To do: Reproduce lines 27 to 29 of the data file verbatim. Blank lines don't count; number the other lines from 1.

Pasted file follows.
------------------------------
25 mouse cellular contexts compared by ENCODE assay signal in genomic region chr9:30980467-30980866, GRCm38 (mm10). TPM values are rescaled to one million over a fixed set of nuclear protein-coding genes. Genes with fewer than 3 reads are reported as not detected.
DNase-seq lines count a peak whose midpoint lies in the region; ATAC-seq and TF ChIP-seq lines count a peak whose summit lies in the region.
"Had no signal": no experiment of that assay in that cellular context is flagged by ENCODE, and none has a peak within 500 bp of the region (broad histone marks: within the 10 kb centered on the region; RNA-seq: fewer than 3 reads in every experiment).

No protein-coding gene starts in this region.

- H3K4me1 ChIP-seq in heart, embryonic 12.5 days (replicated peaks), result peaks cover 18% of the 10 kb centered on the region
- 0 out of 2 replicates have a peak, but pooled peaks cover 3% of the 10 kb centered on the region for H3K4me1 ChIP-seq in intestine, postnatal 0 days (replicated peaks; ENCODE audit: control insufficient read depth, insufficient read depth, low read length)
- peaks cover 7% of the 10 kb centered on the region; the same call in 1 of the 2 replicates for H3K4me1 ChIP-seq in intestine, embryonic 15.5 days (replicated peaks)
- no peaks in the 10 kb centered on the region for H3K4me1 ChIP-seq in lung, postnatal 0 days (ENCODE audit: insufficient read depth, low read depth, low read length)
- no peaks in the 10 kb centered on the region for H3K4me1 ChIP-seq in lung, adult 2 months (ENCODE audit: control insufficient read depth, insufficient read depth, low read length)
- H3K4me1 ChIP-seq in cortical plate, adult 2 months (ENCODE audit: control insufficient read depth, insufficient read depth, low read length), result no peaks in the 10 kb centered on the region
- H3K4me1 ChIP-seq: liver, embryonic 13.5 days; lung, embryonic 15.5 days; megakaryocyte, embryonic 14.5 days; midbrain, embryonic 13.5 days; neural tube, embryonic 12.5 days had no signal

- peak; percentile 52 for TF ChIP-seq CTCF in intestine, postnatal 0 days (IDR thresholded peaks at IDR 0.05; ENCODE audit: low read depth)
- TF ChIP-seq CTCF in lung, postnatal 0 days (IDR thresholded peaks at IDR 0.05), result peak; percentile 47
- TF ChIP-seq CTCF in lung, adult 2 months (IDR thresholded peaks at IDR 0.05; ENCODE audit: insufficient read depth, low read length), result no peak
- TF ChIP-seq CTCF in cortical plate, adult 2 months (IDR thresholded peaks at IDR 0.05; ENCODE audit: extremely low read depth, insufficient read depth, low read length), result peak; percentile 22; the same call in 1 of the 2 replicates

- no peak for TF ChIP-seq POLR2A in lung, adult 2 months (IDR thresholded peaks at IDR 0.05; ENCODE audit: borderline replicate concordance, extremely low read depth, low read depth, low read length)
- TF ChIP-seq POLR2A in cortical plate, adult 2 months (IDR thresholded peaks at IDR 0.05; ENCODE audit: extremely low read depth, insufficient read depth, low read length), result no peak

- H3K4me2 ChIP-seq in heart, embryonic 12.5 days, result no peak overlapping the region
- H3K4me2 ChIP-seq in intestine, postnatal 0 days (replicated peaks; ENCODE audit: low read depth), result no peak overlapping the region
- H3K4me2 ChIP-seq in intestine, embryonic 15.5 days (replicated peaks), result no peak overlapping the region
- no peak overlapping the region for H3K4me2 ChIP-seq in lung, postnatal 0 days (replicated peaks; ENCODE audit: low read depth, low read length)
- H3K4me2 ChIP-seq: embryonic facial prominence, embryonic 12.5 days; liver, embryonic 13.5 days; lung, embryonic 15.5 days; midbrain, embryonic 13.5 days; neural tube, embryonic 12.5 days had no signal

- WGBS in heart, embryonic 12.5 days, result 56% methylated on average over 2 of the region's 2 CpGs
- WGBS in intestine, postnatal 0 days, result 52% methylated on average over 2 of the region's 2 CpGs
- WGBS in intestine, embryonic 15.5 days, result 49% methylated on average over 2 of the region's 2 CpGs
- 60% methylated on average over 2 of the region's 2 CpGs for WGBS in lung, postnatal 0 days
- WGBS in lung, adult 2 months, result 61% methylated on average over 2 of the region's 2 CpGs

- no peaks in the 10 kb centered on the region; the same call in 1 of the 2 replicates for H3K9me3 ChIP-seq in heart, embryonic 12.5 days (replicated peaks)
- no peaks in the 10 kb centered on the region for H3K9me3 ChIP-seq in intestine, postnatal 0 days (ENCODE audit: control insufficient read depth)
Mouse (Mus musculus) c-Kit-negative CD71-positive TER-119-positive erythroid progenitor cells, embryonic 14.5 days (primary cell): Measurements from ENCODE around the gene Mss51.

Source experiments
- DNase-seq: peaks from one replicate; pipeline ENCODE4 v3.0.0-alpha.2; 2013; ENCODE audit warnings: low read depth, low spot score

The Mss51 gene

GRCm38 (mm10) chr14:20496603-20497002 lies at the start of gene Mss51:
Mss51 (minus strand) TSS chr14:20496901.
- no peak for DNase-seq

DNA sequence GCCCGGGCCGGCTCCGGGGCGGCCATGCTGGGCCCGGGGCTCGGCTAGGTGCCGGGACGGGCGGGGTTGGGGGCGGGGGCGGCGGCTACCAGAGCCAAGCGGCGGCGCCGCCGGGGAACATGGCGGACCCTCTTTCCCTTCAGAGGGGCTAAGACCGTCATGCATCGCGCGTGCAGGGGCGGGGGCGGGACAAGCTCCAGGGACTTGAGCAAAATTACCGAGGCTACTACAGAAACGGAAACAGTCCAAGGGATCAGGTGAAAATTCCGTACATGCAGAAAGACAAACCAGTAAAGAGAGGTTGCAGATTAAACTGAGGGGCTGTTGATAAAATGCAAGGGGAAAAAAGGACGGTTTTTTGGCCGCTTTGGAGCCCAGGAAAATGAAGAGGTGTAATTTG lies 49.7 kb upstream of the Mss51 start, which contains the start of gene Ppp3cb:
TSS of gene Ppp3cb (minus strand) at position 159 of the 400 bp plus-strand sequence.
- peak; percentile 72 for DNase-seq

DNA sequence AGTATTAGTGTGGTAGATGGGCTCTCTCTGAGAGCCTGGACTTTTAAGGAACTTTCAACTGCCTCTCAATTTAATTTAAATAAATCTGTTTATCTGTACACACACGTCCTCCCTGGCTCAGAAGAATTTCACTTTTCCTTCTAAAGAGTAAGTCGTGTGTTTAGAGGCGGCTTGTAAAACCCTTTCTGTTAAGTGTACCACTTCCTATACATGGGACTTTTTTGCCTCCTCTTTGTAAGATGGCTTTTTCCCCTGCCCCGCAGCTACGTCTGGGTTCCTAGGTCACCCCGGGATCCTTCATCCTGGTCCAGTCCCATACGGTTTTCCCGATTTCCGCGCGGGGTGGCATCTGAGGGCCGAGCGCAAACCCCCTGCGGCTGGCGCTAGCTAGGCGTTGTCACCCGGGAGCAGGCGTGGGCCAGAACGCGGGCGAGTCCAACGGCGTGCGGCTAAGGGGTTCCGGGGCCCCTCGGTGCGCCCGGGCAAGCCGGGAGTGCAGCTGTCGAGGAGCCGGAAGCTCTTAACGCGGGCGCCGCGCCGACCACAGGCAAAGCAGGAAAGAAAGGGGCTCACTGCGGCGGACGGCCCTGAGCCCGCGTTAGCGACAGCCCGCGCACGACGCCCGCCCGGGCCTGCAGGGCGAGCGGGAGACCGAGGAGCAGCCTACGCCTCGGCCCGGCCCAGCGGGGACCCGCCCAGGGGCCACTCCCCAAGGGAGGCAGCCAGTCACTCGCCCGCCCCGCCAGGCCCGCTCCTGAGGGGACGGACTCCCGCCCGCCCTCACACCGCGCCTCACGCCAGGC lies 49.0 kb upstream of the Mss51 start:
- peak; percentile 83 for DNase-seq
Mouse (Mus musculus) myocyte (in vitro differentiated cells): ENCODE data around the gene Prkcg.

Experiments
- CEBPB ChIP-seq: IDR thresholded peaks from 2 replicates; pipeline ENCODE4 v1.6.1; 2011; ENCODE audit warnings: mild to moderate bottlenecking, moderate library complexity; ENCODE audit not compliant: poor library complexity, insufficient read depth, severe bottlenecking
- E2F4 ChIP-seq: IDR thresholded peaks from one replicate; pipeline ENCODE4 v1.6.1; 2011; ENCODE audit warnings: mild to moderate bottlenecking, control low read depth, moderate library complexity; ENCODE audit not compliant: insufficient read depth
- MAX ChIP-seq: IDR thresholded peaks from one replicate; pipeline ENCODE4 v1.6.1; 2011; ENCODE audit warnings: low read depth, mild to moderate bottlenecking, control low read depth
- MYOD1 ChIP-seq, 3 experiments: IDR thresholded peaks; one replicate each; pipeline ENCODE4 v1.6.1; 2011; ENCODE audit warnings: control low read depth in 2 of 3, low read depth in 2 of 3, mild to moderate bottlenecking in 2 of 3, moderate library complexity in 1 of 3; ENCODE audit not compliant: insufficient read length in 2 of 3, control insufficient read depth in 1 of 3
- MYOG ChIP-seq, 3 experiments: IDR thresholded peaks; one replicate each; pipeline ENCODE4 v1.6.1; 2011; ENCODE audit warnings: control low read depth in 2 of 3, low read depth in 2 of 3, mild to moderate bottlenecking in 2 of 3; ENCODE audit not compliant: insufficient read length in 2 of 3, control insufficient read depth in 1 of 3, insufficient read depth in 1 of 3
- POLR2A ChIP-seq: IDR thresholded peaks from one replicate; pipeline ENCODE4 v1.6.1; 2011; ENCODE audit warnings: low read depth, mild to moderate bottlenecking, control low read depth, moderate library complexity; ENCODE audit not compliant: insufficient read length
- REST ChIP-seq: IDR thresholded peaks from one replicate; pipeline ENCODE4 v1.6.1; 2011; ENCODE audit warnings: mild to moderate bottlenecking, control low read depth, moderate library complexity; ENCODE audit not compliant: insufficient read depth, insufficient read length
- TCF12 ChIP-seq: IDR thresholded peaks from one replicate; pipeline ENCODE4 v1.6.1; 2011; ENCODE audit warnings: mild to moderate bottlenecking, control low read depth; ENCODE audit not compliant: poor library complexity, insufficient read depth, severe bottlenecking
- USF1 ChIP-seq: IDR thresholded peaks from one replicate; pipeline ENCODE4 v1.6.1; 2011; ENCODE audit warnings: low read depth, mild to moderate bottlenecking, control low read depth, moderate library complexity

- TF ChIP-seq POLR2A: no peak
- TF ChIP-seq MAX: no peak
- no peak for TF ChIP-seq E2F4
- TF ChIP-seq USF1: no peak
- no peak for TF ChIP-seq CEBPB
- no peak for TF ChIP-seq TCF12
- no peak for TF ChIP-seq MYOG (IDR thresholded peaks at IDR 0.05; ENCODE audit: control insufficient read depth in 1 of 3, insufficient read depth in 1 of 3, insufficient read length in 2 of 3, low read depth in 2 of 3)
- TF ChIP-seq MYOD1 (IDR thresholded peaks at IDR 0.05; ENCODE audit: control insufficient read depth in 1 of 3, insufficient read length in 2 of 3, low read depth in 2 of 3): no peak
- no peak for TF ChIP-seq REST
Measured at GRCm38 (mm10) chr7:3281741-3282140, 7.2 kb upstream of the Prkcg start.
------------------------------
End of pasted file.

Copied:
- WGBS in lung, adult 2 months, result 61% methylated on average over 2 of the region's 2 CpGs

- no peaks in the 10 kb centered on the region; the same call in 1 of the 2 replicates for H3K9me3 ChIP-seq in heart, embryonic 12.5 days (replicated peaks)
- no peaks in the 10 kb centered on the region for H3K9me3 ChIP-seq in intestine, postnatal 0 days (ENCODE audit: control insufficient read depth)